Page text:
The Treasury Department has published proposed regulations implementing the Foreign Investment and National Security Act of 2007 (FINSA), the first major overhaul of the laws that govern national security reviews of foreign acquisitions. Under FINSA, foreign acquisitions of U.S. businesses that may affect national security are subject to prior review by the multi-agency Committee on Foreign Investment in the United States (CFIUS), which the Treasury Department chairs. Though ostensibly voluntary, CFIUS review is effectively required for any acquisition involving a company holding a security clearance. Moreover, the ability of CFIUS to launch its own investigations makes filing prudent in any case that implicates national security, including transactions that affect the "critical infrastructure" of the United States.
The proposed rules target "covered transactions" which, regardless of the actual arrangements for control, "result or could result in control of a U.S. business by a foreign person." The test is "control," but the definition of control pointedly "eschews bright lines" in favor of an evaluation of "all relevant factors" that affect the ability of a foreign person to "determine, direct, or decide important matters affecting an entity." Board membership or shareholding, in and of itself, is not determinative.
At the same time, the Treasury Department makes clear that it is not interested in anything less than control. While avoiding bright lines, the proposed regulations identify categories of transactions that will not be deemed covered transactions, such as stock splits or pro rata stock dividends that do not involve a change in control; acquisitions of convertible voting instruments that do not involve control; a purchase of assets or purchase of any part of an entity that does not constitute a U.S. business; a securities acquisition by a person acting as an underwriter in the ordinary course of business, in the process of underwriting; or an acquisition in connection with an insurance contract relating to fidelity, surety, or casualty obligations if made by an insurer in the ordinary course of business.
The proposed rules also make clear that the extension of a loan or similar financing by a foreign person will not, by itself, make the loan transaction a covered transaction, unless control is acquired at the time of the loan — or unless, because of imminent default or other condition, there is a "significant possibility" that a foreign person may obtain control of a U.S. business.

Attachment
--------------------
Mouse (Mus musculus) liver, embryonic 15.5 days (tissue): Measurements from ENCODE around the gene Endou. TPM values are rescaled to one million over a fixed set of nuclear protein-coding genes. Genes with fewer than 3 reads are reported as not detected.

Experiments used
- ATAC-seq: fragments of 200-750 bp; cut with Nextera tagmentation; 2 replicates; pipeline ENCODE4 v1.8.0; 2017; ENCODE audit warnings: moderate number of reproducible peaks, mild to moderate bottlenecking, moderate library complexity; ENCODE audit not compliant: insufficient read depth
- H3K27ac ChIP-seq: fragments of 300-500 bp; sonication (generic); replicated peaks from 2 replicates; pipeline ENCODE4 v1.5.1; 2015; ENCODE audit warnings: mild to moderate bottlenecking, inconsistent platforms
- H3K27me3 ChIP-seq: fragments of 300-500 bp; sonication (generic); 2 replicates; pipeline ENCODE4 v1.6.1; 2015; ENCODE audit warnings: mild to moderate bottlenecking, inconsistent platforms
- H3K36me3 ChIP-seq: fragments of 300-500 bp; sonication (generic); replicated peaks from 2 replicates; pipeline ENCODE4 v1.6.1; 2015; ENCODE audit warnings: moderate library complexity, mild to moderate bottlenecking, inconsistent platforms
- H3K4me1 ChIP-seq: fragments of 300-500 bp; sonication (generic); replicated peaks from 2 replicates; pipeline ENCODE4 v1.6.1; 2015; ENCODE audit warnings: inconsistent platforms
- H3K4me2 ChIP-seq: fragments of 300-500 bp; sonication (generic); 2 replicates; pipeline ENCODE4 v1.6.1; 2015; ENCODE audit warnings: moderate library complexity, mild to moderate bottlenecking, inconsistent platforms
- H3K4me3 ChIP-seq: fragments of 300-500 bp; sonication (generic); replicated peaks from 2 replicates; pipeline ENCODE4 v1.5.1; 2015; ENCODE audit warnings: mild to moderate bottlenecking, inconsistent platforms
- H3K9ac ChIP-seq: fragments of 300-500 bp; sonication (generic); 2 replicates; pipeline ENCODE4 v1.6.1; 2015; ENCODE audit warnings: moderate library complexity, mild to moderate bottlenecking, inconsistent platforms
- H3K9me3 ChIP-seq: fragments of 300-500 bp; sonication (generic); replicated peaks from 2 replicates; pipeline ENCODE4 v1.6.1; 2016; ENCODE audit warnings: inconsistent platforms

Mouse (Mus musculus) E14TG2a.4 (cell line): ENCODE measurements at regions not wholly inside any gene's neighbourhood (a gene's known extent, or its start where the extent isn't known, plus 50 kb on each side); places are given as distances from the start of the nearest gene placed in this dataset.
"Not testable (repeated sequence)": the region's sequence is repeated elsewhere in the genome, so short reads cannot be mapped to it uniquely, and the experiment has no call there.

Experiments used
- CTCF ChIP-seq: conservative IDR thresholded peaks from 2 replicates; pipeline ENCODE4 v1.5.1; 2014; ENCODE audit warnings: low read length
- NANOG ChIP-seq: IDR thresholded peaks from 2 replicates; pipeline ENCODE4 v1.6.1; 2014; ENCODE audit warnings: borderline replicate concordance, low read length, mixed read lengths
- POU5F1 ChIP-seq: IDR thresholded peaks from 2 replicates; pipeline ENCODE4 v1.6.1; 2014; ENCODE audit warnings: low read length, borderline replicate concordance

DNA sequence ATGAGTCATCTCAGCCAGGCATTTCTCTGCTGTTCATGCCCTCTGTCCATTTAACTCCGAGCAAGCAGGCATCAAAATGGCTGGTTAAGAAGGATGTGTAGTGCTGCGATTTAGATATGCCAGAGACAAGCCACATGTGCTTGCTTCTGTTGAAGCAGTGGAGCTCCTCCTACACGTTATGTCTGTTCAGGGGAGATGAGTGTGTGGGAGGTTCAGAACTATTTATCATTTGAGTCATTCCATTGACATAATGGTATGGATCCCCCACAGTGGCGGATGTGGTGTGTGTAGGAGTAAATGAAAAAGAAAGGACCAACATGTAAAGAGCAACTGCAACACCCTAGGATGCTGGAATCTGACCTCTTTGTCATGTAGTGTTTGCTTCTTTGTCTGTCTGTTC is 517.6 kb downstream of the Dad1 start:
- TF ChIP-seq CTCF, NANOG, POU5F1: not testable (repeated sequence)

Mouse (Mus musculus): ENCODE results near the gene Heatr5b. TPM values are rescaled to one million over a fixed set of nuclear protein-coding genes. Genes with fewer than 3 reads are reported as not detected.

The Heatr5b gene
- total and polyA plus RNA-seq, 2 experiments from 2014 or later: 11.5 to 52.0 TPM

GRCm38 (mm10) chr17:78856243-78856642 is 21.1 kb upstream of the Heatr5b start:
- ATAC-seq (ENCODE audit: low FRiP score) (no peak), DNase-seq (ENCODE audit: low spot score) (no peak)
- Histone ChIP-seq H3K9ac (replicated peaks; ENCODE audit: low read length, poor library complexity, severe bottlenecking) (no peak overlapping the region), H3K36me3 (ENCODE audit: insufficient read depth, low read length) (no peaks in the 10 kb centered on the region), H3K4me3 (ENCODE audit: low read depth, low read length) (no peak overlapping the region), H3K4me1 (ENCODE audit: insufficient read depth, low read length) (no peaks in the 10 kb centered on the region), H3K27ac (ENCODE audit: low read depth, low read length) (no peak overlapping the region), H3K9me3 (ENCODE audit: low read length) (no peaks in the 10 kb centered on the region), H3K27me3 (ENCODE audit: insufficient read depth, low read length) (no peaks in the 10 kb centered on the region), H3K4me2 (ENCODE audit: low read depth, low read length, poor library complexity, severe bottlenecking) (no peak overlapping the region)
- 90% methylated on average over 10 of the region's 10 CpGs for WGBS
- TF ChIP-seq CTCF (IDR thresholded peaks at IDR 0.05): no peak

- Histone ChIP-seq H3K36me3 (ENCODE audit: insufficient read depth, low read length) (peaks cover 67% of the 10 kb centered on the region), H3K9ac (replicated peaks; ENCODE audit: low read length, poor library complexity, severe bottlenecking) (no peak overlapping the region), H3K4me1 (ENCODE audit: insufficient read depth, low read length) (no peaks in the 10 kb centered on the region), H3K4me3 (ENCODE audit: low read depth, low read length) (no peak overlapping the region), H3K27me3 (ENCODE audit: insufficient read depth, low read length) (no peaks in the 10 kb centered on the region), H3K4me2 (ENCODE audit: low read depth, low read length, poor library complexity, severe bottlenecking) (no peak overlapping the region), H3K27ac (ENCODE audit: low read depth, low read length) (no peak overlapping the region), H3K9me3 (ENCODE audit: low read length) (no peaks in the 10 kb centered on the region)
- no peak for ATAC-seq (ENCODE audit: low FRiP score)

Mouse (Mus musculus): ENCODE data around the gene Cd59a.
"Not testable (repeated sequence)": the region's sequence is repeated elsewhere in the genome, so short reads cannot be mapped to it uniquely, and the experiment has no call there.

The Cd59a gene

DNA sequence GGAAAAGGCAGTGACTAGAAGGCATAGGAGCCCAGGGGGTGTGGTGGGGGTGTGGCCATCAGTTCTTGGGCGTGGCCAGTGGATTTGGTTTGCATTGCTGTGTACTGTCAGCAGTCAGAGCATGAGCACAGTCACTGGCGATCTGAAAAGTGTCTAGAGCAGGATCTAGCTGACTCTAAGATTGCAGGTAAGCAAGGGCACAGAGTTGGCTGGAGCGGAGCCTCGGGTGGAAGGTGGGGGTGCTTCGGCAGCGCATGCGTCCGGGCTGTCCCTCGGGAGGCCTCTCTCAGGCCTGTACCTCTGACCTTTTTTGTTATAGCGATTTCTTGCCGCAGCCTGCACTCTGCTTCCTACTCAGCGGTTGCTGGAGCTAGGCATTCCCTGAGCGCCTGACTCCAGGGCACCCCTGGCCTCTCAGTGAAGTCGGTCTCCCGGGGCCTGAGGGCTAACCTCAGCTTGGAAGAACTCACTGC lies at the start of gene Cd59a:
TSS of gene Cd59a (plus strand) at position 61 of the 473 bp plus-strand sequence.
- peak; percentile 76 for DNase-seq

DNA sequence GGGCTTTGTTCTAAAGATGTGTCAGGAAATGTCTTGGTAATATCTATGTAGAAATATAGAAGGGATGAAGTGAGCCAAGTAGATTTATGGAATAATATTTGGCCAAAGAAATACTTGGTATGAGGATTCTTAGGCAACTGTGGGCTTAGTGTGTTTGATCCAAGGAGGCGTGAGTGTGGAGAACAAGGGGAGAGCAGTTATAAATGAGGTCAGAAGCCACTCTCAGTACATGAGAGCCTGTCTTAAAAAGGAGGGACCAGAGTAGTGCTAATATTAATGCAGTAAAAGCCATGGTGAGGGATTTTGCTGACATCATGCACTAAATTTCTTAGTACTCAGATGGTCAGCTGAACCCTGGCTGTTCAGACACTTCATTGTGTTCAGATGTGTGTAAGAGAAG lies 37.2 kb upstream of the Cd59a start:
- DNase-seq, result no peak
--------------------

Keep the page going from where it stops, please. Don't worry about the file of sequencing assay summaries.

Finally, under the proposed rules, a foreign person is deemed not to control an entity if it holds 10% or less of the voting interest in an entity "solely for the purpose of investment." Both prongs of this test must be met to exempt a transaction. An investment up to 10% will not fly under the radar if the investment is coupled, for example, with contractual rights that give the foreign investor "the power to control important matters." Nevertheless, it is expected that the "10% rule" will guide investments by sovereign wealth funds, since acquisitions that would give control to foreign government-controlled entities are subject to mandatory investigation unless the Secretary of the Treasury and the head of the lead agency investigating the transaction certify that the investment "will not impair the national security of the United States."
The proposed rules would greatly expand the questions put to filers whose acquisitions fall within the definition of a "covered transaction." In particular, as written, the proposed rules make clear that filers must know, at the time of filing, whether the products and technology made by the target are — or could be — export-controlled and how controlled products and technology are classified for export purposes. The full list of questions and illustrative responses fills close to four pages of the Federal Register.
FINSA gave the Secretary of Labor a non-voting seat on CFIUS, giving rise to speculation that CFIUS would pay greater attention to labor practices in its reviews. That may yet happen, but the proposed rules officially assign a much more limited role to the Labor Secretary, that of identifying mitigation provisions that may violate U.S. labor laws.
The proposed rules also prescribe monetary penalties, for the first time, for violations of mitigation agreements through intentional wrongdoing or gross negligence. Penalties are also assigned for material misstatements or omissions of material fact in filings. In each case, penalties can reach $250,000 per violation or, for violations of mitigation agreements, the value of the transaction. In addition, the rules separately provide for liquidated damages for violations of mitigation agreements.
Much of the rest of the rulemaking restates prior rules or mirrors longstanding practice. Nevertheless, the proposal bears close scrutiny. Some provisions may unintentionally impose significant burdens on filers. Others lack clarity and may create unnecessary confusion unless rewritten. Problems that are not corrected with the publication of the final rule may take years to work out, if ever. The proposed rules are open to comment until June 9, 2008.
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